Monday, February 19, 2007

More Flies with Sugar

In regards to My Foreign Policy Revolution, I’d like to clarify a point that has been brought up in comments: This policy is my solution for making people free.  I’m not suggesting that it’s hopeless and we just allow people to remain subjugated.  I’m saying this is the answer to that problem.  Because this is what’s always worked and nothing else has.

For as much as we talk about supporting freedom and democracy, what does that mean?  How do you go about that?  It’s my belief that we do so by including those countries into our system, selling them our goodies and buying their goodies.  And overall, showing them how great America is and why they should trust us and be like us.

And the chief aim of this is to develop multi-layered power structures in these countries.  To encourage entrepreneurship and whatnot.  That way, the evil leader doesn’t have all the strings of power.  As the economic system expands and more businesses are needed, the leader will have to rely more and more upon other people to handle everything.  And prosperity will also mean more work, and increasing wages and skills in these countries.

Soon, they’ll have a strong middle-class that will demand the freedoms that an economically impoverished people can not.  Rather than freedom being granted by the evil leader, it will be taken by the middle and upper classes, who the leader needs to satisfy.  Eventually, this will form into a democracy that could never be attained by bullets and bombs.

This is a really simplistic version of what happens, but this is how it works.  This is how we promote freedom.  Not through economic sanctions, which will always do far more harm to the people we’re trying to save; but through economic freedom.  First comes the money, then comes the power, then comes the women…or something like that.  But this really is how it works.

So rather than alienating countries and creating all kinds of pressures to make this happen, we just need to sit back, share the wealth, and watch it happen on its own.  And sure, that takes longer; but nothing else has worked.  And this has always worked…eventually.  Remember, dictators want an enemy, they want their people poor and powerless; so why are we giving it to them?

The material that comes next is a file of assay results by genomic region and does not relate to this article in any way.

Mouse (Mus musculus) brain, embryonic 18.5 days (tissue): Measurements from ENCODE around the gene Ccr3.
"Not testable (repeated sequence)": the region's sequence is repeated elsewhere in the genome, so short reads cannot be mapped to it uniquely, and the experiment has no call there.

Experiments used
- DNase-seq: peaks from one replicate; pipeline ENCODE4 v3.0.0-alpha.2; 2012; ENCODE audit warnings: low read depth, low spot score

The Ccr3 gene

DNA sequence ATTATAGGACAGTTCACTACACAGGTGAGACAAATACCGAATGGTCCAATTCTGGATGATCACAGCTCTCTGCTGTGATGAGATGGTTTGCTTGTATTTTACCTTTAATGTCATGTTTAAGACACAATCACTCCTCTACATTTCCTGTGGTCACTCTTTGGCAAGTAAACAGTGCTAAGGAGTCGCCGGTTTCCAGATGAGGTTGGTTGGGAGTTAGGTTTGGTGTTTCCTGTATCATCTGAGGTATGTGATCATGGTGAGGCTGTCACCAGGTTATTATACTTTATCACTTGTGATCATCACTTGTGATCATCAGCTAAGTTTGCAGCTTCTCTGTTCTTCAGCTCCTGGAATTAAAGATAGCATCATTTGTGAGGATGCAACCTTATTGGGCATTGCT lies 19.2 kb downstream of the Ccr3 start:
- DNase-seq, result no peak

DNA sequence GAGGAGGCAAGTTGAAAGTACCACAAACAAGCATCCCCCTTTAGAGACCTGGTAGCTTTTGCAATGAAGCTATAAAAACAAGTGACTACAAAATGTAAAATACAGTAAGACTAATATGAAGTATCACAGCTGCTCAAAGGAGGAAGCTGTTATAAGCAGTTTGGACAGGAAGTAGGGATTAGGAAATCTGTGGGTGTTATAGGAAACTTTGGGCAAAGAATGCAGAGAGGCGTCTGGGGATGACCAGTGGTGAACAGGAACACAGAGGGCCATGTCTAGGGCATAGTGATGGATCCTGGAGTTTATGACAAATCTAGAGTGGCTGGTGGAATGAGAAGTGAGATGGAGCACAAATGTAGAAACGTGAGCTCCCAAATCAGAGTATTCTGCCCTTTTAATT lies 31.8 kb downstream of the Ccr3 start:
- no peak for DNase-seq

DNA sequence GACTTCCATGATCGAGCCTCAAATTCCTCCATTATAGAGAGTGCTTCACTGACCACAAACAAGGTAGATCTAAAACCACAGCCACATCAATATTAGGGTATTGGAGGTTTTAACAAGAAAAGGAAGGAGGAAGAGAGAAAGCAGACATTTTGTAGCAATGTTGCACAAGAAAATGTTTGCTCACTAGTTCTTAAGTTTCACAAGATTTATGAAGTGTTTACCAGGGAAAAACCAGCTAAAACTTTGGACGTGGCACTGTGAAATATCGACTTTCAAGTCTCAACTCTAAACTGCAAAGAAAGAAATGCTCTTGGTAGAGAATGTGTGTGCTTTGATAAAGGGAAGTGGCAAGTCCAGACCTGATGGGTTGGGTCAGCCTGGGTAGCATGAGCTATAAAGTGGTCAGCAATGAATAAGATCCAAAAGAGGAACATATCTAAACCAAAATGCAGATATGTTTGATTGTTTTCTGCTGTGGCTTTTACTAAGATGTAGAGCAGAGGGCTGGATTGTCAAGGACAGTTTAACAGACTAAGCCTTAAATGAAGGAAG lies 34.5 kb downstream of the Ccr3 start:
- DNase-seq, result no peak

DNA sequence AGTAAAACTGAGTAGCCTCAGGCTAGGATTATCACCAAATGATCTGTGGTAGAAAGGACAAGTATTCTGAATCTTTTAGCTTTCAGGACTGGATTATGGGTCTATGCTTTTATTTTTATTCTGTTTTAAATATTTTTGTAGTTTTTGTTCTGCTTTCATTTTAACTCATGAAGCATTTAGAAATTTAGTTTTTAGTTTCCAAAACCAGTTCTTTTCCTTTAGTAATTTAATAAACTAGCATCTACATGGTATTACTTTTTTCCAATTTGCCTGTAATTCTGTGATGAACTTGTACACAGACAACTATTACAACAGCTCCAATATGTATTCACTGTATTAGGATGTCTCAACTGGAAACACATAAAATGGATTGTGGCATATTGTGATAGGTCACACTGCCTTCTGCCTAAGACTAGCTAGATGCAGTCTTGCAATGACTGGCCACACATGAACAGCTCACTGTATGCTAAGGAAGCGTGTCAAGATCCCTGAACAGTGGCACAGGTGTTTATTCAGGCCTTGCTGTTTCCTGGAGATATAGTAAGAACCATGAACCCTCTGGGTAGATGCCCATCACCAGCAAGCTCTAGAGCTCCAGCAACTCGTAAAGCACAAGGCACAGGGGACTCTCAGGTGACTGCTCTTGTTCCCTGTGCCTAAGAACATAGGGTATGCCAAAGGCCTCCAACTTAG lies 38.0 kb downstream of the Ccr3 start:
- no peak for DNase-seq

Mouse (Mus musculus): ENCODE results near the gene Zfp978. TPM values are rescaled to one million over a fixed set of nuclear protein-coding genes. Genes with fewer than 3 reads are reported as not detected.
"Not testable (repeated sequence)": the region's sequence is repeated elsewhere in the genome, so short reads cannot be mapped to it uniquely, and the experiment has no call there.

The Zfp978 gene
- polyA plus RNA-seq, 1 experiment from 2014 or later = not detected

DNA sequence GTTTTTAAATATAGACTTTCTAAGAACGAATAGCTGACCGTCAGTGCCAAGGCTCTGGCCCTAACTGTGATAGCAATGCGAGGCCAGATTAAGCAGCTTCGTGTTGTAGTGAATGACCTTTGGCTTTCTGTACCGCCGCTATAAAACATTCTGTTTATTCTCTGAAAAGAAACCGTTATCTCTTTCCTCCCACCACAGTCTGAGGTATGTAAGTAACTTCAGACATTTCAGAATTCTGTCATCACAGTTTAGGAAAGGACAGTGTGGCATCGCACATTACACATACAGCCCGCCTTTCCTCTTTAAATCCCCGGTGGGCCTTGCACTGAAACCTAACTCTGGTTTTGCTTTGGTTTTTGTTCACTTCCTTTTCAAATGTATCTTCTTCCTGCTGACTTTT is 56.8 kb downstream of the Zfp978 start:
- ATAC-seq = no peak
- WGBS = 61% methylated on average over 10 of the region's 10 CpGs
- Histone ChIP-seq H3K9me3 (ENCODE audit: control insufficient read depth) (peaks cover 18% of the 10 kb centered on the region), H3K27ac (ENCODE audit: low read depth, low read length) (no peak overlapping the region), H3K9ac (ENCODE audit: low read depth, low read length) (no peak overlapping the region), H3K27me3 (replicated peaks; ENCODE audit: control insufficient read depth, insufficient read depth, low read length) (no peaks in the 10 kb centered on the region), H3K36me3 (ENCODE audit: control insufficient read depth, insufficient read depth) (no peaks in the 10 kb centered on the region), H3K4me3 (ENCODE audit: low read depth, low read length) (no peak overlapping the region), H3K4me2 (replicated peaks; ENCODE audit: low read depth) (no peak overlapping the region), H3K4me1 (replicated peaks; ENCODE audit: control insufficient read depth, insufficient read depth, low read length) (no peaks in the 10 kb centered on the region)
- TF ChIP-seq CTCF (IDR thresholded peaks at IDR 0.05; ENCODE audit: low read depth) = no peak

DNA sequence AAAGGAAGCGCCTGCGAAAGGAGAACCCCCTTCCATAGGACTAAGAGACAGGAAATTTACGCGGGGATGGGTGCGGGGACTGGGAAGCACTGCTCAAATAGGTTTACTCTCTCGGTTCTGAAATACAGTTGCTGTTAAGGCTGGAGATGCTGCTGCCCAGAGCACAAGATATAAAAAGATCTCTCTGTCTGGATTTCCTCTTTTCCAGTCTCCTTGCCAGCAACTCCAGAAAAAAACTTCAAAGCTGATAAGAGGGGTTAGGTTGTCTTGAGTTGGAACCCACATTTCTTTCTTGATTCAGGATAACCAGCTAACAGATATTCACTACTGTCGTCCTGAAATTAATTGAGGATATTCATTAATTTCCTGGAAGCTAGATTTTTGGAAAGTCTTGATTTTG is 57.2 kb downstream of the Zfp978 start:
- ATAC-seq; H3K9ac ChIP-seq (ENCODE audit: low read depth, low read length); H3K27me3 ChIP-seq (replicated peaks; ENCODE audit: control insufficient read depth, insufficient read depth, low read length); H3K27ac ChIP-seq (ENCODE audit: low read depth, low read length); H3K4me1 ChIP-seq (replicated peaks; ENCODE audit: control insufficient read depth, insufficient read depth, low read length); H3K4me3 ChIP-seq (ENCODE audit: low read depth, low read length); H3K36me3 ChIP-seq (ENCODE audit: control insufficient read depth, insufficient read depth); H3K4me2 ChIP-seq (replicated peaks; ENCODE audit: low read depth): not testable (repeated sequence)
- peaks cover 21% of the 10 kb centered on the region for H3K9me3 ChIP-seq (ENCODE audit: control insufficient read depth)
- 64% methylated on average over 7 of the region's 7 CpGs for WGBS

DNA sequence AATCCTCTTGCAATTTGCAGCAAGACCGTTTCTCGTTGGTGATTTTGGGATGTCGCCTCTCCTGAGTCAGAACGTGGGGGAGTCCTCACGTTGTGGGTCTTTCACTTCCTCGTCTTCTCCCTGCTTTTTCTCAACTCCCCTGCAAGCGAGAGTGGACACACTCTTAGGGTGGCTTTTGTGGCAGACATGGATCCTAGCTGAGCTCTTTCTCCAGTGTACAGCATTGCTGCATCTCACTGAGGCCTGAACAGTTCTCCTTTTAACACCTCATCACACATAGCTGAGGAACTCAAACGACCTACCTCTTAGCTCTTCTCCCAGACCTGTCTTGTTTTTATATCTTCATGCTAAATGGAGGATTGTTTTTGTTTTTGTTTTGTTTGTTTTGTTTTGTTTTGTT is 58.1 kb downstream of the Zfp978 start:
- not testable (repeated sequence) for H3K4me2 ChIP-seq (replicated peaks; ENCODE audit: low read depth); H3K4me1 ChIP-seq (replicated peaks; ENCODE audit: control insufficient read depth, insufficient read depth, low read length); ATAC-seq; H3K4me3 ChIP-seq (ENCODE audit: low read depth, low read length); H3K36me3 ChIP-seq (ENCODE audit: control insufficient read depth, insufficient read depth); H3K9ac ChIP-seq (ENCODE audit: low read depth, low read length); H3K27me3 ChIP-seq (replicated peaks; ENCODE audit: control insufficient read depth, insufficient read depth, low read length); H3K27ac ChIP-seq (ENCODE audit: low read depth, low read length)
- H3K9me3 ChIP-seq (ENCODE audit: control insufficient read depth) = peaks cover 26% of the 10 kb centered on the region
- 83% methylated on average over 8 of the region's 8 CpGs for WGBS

I say we deny them this, give them their recognition and trade deals; and just wait for them to be undermined by our system.  Capitalism and democracy aren’t the best systems because people like them.  They’re the best systems because they work the best; if we’ll let them.  And we need to stop putting artificial roadblocks in the way preventing that from happening.  We do these things to punish the leaders, but we’re not pushing leaders, we’re punishing the citizens.  And it’s not working and only helps the leaders we’re trying to punish.  And it’s all arbitrary anyway, where we often coddle evil leaders who would be overthrown if we’d allow them to be.  This is insane.

I’m not suggesting that we turn a blind-eye to open genocide.  But Cuba, Iraq, North Korea, Iran, and all kinds of other hotspots are taking advantage of our lame policies by allowing us to stifle the very system we believe in.  And I can guarantee you that China’s starting to do the exact opposite; and is going to be granting more and more freedom every year.  They can’t help it.  We keep buying their shit, and they keep having to share the wealth and power their shit brings in.  This is how it works.  We need a policy that will let that work everywhere.  It will take time, but it’s the only thing that works.